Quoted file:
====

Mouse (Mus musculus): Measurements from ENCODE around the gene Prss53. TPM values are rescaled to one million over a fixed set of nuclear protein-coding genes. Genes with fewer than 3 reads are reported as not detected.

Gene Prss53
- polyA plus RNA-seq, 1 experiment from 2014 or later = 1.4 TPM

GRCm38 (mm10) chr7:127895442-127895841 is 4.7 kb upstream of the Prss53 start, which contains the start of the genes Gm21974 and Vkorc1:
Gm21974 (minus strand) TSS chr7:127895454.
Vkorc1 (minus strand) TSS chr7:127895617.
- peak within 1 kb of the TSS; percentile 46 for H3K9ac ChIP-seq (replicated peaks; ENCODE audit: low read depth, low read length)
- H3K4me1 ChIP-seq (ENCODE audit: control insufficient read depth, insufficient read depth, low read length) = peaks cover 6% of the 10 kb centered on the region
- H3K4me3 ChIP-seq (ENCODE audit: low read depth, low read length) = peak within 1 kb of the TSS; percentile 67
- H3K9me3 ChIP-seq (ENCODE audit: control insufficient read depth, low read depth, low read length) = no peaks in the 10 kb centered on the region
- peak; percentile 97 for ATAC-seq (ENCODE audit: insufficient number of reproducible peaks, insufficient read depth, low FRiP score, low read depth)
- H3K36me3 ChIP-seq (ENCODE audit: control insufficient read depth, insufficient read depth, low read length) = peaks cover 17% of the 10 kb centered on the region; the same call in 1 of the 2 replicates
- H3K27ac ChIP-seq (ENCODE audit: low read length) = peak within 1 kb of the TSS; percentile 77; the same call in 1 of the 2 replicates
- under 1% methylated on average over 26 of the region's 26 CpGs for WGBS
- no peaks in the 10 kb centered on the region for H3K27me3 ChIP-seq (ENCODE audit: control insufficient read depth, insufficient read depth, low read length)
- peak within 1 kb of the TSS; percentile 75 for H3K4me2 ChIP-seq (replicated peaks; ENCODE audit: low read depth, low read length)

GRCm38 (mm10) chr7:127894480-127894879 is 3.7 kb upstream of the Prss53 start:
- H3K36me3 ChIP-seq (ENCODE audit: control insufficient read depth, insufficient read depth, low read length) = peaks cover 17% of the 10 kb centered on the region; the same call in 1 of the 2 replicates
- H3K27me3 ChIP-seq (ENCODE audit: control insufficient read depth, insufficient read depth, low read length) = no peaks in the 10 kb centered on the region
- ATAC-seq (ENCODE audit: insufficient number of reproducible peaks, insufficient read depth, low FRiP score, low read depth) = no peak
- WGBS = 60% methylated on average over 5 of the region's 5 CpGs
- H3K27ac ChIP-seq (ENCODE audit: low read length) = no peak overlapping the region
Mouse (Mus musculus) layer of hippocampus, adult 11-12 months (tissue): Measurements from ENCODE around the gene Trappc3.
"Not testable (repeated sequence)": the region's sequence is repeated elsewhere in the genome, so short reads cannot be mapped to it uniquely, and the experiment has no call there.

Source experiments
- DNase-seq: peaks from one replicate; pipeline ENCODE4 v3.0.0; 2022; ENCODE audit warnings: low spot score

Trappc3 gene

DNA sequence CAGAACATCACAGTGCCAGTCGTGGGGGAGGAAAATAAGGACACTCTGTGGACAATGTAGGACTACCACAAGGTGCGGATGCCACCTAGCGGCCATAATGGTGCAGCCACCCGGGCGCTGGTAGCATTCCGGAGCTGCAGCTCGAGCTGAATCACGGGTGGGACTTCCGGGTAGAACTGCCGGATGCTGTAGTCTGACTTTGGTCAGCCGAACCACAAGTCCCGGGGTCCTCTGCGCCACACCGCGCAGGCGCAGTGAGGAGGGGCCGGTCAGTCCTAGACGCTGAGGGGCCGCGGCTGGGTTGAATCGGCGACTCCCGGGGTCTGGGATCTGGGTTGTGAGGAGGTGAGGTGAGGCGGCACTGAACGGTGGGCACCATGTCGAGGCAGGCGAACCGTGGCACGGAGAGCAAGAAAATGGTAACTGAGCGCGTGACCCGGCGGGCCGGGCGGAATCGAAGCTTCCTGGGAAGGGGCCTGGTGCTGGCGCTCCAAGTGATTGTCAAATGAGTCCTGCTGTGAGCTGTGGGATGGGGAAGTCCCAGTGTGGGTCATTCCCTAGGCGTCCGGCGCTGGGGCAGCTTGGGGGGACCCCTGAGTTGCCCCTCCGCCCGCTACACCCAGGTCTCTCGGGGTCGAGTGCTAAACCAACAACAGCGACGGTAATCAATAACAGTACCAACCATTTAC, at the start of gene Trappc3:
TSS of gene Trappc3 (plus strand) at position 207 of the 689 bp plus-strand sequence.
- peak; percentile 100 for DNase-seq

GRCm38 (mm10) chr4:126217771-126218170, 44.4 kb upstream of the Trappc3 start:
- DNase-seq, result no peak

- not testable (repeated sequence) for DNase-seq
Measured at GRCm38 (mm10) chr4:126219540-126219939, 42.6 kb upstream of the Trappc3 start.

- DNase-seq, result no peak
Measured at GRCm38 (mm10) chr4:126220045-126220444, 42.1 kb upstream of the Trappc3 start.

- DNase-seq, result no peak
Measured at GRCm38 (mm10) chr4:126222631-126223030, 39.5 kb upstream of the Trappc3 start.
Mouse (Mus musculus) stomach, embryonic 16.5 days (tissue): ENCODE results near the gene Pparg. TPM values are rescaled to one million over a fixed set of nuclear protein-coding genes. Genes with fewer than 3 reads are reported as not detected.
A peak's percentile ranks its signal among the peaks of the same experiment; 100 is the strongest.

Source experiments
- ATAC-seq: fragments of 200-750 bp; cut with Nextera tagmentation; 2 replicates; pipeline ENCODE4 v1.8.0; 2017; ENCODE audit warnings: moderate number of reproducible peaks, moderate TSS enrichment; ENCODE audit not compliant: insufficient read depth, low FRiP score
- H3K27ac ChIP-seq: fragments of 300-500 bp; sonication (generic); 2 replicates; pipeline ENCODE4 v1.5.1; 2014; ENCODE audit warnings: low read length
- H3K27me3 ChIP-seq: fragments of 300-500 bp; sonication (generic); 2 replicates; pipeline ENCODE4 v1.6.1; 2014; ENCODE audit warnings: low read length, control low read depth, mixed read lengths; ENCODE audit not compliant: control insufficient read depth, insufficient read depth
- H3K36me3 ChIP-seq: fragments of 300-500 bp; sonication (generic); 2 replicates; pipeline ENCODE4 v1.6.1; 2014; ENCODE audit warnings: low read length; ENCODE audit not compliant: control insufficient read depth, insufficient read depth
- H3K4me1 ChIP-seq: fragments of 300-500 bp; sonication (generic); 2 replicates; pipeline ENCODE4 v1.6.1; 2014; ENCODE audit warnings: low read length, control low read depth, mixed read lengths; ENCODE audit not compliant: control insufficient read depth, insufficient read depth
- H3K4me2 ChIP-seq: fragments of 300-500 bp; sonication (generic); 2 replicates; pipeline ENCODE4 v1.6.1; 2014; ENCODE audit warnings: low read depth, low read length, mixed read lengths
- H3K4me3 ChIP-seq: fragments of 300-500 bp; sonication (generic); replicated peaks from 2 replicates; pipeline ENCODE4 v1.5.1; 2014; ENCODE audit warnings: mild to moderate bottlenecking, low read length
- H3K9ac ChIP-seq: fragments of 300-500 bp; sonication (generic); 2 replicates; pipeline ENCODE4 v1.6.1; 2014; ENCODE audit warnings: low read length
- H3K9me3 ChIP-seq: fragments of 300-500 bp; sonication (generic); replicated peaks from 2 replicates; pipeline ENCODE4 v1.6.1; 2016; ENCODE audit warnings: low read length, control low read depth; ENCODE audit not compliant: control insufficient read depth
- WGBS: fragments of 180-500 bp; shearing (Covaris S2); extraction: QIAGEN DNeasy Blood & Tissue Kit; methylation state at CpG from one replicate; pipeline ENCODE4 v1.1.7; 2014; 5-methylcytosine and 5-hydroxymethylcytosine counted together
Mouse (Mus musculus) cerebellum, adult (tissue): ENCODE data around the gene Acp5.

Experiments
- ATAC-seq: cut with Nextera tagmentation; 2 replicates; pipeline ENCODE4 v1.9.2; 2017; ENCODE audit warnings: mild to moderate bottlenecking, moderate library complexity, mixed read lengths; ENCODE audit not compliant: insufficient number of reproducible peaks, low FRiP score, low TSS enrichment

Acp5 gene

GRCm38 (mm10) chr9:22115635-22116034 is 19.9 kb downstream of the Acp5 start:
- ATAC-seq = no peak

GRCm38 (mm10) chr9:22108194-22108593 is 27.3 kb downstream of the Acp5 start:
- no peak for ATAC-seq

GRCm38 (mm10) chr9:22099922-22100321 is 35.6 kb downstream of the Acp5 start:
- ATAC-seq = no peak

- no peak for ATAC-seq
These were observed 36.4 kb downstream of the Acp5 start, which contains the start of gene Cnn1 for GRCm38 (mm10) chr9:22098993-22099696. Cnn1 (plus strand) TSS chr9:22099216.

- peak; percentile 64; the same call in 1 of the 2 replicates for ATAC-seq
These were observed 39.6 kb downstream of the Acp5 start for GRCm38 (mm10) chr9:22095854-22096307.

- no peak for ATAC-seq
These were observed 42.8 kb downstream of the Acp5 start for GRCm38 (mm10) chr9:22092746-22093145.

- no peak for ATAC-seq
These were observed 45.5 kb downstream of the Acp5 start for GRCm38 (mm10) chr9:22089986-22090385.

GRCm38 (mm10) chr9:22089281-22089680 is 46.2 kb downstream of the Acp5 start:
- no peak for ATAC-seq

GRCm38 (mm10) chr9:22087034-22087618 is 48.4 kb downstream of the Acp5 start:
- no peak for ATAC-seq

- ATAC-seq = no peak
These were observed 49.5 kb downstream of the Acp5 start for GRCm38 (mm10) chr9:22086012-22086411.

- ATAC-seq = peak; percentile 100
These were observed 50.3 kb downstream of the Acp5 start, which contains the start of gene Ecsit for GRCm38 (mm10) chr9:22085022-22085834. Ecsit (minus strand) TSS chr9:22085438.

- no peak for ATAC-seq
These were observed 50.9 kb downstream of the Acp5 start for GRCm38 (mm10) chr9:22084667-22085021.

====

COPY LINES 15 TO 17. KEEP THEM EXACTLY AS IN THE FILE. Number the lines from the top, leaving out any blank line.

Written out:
- no peaks in the 10 kb centered on the region for H3K27me3 ChIP-seq (ENCODE audit: control insufficient read depth, insufficient read depth, low read length)
- peak within 1 kb of the TSS; percentile 75 for H3K4me2 ChIP-seq (replicated peaks; ENCODE audit: low read depth, low read length)

GRCm38 (mm10) chr7:127894480-127894879 is 3.7 kb upstream of the Prss53 start: